Musseling in

IT’S ONLY A PUNY freshwater shellfish, foul-smelling and unpalatable. But it may be the most feared of all the thousands of exotic plants and animals taking root on this continent. It is of course the nattily striped zebra mussel,an East European native that has spread like Spice Girls around the East and Midwest since it was first spotted in Michigan’s Lake St. Clair 10 years ago. This audacious bivalve clogs power plants, water-system intakes, engines, and boat hulls, costing what the National Oceanic and Atmospheric Administration estimates will amount to $5 billion by 2000 just to clear and safeguard waterworks.

Scarier yet, new NOAA studies find that zebra mussels are drastically changing the ecosystem in Michigan’s Saginaw Bay. They gobble up the phytoplankton at the base of the food chain, upon which fish and humans eventually depend, leaving the waters stunningly clear. This clearing promotes the blue-green algae Microcystis, which is toxic to fish and humans.

The good news: No confirmed sightings of zebra mussels have been made west of Oklahoma, yet. The bad news: Unconfirmed sightings have been reported in Lake Washington (last summer) and on boats docked along the Ship Canal. California authorities, who check boats entering their state as part of their agricultural-pest inspections, have intercepted zebra mussels 11 times—once on a boat that had been towed through Washington. Worse yet, the mussels’ pinhead-sized larvae can be invisibly transported in bilge and ballast water, which is how they first arrived from Europe. “It’s not a matter of if” zebra mussels will show up here, says Sarah Reichard, an invasives expert at the University of Washington’s Center for Urban Horticulture. “It’s a matter of when.”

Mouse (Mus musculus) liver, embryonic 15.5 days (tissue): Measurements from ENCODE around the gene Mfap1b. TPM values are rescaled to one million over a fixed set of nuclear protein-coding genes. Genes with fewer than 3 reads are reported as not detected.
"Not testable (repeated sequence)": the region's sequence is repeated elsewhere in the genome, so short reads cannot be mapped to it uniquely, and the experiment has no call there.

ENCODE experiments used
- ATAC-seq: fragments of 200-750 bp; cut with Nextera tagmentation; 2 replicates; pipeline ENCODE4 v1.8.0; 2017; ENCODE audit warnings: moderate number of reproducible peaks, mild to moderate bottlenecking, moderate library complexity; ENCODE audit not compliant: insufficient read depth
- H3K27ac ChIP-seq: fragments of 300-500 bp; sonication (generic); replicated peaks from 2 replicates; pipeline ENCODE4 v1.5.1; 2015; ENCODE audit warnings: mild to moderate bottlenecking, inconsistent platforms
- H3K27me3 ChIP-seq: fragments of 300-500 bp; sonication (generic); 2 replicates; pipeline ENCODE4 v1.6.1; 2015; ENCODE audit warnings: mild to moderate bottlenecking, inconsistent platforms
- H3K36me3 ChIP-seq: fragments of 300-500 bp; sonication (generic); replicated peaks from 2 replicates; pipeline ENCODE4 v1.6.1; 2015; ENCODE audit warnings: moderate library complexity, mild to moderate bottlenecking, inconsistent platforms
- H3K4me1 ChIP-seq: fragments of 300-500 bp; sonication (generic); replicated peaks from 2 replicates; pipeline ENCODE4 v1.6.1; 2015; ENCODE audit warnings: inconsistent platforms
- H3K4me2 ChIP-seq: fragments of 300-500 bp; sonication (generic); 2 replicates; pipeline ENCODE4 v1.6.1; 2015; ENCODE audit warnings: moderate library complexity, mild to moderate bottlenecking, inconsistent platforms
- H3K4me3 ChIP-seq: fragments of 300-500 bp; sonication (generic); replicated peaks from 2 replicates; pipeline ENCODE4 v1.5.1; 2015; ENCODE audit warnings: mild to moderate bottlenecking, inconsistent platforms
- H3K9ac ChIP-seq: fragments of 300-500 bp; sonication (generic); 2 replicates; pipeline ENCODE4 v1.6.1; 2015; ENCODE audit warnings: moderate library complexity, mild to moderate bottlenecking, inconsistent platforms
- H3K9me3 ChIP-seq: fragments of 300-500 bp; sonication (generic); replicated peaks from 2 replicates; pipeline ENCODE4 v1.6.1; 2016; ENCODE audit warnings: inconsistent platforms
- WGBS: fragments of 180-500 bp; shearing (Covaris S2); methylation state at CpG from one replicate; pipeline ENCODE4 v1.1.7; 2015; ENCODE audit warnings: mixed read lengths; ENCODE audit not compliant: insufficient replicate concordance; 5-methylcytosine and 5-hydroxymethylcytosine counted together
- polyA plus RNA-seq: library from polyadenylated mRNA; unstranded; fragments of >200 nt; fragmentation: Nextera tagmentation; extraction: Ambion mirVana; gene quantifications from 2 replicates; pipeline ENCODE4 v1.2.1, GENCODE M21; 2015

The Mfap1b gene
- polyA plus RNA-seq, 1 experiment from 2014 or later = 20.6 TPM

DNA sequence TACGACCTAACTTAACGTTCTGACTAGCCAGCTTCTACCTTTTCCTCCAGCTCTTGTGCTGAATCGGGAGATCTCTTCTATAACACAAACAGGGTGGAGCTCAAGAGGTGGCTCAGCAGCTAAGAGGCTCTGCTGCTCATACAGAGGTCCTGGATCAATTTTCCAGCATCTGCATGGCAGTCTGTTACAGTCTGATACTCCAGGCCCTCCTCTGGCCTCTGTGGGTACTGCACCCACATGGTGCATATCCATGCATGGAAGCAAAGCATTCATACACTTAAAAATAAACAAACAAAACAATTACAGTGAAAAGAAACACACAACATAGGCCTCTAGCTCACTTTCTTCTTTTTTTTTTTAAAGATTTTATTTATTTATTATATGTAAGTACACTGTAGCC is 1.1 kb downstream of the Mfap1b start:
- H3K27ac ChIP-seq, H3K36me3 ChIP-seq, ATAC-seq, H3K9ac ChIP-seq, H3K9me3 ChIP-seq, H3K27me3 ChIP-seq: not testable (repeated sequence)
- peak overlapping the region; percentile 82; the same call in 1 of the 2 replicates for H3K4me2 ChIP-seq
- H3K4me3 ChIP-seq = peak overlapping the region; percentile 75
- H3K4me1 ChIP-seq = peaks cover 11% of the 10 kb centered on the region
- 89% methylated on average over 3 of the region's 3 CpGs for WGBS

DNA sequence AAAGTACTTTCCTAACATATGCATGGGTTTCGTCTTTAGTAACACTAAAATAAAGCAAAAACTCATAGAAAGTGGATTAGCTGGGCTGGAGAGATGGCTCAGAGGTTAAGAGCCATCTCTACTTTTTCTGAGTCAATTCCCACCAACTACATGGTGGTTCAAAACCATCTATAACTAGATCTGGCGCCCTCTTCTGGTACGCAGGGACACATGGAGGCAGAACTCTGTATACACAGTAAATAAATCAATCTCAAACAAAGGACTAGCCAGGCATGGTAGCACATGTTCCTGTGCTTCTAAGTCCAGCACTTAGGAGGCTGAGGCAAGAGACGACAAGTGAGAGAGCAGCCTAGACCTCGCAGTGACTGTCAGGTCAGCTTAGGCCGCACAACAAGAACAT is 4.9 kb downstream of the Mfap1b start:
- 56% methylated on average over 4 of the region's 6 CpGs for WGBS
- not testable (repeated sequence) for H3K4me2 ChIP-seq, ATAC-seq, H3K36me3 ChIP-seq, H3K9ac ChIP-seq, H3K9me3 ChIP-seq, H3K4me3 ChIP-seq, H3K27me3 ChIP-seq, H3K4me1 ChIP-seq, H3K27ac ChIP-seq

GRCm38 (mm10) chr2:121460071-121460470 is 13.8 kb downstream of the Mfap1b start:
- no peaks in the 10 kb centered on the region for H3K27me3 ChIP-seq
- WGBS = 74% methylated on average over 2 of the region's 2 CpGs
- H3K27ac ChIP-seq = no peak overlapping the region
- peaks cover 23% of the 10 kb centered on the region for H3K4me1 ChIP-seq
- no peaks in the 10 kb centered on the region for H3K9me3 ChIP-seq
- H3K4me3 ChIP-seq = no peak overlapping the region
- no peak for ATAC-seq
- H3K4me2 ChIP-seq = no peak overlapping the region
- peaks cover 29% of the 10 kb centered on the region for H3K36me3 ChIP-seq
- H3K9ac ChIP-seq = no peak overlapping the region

To try to forestall Great Lakes­style infestations, state Sen. Ken Jacobsen last week introduced a bill banning both the zebra mussel and European green crab (a voracious little shellfish ravager that has appeared as near as Coos Bay, Oregon). Jacobsen’s bill authorizes the eradication of infestations, quarantine of infested water bodies, and public education and other prevention measures. Its most potent provision would let the state Fish and Wildlife Department set rules (presumably inspections and decontamination) for boats, trailers, and seaplanes from infested areas, and fine owners who ignore them.

This bill is a more concrete sequel to Jacobsen’s failed proposal last session for a task force to address the full range of eco-invaders statewide. Scott Smith, Fish and Wildlife’s point man on aquatic nuisance species, sounds one hopeful note: Washington could become “the first state to [undertake a prevention plan] before the zebra mussels arrive.” One more hopeful note: Linda Chalker-Scott, another UW researcher, reports getting good results zapping the larvae with ultraviolet radiation. Perhaps one day UV chambers—a sterilizing version of tanning parlors—will join the weighing stations on highways into the state.

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